Passing the Many Midpoints Along the AT
I left Shenandoah and cruised headlong into Harpers Ferry, the spiritual or psychological midpoint. This is a few days shy of the numerical midpoint, which itself can be vague given the differences between mathematical and monumental markers.
Roller Coaster and the End of the Old Dominion
To sour the sweet taste left over from the favorable trail conditions in Shenandoah, the Roller Coaster is a 13-mile stretch running up and over a series of mountains. I felt strong and the hiking was enjoyable, despite the trail boss taking a lesson on trail design from our friends in Georgia. “Up and over” is the motto. And as soon as the cursing subsided, that was it. Virginia down.
Was That West Virginia?
The first book I read on trail was about John Brown and Harpers Ferry. With this information on my mind, I have been looking forward to seeing the town and spending a day at the historical sites.
In summertime fashion, there were kids crawling all over the old buildings during unsupervised interludes to their scavenger hunts, with busloads of visitors making tourist circuits throughout the mid-Atlantic. And of course, one must see the hiker trash lingering around the ATC.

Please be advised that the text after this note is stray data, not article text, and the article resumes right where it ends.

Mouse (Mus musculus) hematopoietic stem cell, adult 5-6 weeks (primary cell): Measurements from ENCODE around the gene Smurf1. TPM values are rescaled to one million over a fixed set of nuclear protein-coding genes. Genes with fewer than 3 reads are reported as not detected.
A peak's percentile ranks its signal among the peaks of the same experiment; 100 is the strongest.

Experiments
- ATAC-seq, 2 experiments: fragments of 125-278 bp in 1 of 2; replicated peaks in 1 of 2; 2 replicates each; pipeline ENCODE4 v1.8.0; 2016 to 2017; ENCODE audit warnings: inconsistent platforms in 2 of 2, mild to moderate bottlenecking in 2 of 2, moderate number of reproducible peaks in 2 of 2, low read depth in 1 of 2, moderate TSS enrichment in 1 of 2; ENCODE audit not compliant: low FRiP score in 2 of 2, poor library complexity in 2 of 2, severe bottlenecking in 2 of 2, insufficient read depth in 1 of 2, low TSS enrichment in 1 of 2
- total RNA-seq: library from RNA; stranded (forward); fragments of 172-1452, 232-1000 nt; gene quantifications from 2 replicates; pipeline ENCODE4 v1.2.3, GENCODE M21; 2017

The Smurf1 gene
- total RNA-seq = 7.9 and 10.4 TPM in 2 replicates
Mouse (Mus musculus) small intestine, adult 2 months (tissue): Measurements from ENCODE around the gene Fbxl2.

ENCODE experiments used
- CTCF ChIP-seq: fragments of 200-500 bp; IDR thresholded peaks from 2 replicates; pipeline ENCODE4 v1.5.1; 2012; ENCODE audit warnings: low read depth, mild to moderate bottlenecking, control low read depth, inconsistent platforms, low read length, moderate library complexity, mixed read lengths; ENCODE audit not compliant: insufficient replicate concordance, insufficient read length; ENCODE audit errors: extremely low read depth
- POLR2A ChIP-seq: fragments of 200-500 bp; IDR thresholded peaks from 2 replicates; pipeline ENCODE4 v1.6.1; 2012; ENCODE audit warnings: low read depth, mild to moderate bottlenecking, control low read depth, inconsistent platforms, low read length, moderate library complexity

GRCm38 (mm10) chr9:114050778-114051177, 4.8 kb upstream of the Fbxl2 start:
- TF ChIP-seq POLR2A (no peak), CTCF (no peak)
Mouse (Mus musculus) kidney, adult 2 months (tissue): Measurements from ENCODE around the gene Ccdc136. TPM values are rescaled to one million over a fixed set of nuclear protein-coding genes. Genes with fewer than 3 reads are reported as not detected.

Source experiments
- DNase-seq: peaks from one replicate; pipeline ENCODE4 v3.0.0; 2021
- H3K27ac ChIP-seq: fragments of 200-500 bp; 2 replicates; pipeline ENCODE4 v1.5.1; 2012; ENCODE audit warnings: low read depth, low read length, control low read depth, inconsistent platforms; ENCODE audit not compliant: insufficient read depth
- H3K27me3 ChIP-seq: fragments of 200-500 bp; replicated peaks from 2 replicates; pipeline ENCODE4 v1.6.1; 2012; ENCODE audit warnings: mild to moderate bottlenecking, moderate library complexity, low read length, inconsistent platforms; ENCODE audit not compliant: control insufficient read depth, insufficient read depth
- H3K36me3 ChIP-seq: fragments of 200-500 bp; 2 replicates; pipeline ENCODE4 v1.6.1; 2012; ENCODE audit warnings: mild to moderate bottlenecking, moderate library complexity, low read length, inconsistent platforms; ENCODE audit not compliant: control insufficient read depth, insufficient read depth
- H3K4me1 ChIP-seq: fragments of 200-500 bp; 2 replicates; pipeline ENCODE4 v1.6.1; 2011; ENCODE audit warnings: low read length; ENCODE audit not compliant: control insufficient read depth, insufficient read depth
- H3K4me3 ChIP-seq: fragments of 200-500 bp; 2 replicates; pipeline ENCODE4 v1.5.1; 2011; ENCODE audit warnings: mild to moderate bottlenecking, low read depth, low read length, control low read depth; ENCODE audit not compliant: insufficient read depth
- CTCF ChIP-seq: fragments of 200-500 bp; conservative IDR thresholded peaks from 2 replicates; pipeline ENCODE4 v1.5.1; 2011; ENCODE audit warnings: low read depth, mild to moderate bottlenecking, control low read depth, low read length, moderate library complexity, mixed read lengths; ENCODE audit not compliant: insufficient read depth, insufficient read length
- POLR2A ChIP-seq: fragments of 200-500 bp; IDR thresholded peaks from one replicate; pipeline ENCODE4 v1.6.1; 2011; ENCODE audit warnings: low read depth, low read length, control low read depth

So I took a day in Harpers Ferry to see the sights and visit the small museum centers along the confluence. A brief stay in my fifth state, then across the Potomac and into the thin finger of Maryland.
Maryland = Mud
From the recent rains that flooded the C&O Canal, combined with the relatively flat section of Maryland, the trail was a mud slog. Frankly, it was flat and boring. Now time for a positive spin.
The trail connects a series of state parks, which means pavilions, picnic tables, and clean running water. One aspect of this small state that I did appreciate were the large and well-kept shelters. As soon as I entered Maryland I felt like I was crossing that old line to the north.
Into the Keystone
I crossed the Mason Dixon into my seventh state. Now officially into the North, and into the state that first sparked my interest in the AT and the mountains of the Eastern Seaboard.
As some may know, Pennsylvania has a reputation of being rocky. Every mile I was anticipating the beginning of the worst. But for the most part, the first part of Pennsylvania was a continuation of Maryland. Flat, boring muddy double track connecting state parks.
Just north of Caledonia State Park I met up with Slinky, with whom I hiked the Smokies. He’s to slingshot me a hundred miles to the 501, but before our section together we paused for a small celebration at the numerical midpoint and ate breakfast sandwiches at Pine Grove Furnace State Park. No ice cream for us, thank you very much.
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